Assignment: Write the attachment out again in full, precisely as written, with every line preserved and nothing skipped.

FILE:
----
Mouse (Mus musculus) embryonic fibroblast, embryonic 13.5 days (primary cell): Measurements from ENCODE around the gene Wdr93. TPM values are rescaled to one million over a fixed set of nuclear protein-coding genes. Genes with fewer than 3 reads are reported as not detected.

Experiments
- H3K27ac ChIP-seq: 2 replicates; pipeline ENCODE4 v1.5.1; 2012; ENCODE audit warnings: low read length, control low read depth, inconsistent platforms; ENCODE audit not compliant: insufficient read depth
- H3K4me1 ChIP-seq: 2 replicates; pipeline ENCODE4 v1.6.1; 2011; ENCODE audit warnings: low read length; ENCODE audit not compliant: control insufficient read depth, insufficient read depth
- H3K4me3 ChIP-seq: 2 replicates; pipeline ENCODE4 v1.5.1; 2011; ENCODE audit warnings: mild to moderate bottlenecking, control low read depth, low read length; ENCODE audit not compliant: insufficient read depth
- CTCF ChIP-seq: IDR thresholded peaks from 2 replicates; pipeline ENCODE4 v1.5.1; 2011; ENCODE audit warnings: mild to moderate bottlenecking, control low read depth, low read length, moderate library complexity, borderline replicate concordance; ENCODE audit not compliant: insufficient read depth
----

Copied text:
Mouse (Mus musculus) embryonic fibroblast, embryonic 13.5 days (primary cell): Measurements from ENCODE around the gene Wdr93. TPM values are rescaled to one million over a fixed set of nuclear protein-coding genes. Genes with fewer than 3 reads are reported as not detected.

Experiments
- H3K27ac ChIP-seq: 2 replicates; pipeline ENCODE4 v1.5.1; 2012; ENCODE audit warnings: low read length, control low read depth, inconsistent platforms; ENCODE audit not compliant: insufficient read depth
- H3K4me1 ChIP-seq: 2 replicates; pipeline ENCODE4 v1.6.1; 2011; ENCODE audit warnings: low read length; ENCODE audit not compliant: control insufficient read depth, insufficient read depth
- H3K4me3 ChIP-seq: 2 replicates; pipeline ENCODE4 v1.5.1; 2011; ENCODE audit warnings: mild to moderate bottlenecking, control low read depth, low read length; ENCODE audit not compliant: insufficient read depth
- CTCF ChIP-seq: IDR thresholded peaks from 2 replicates; pipeline ENCODE4 v1.5.1; 2011; ENCODE audit warnings: mild to moderate bottlenecking, control low read depth, low read length, moderate library complexity, borderline replicate concordance; ENCODE audit not compliant: insufficient read depth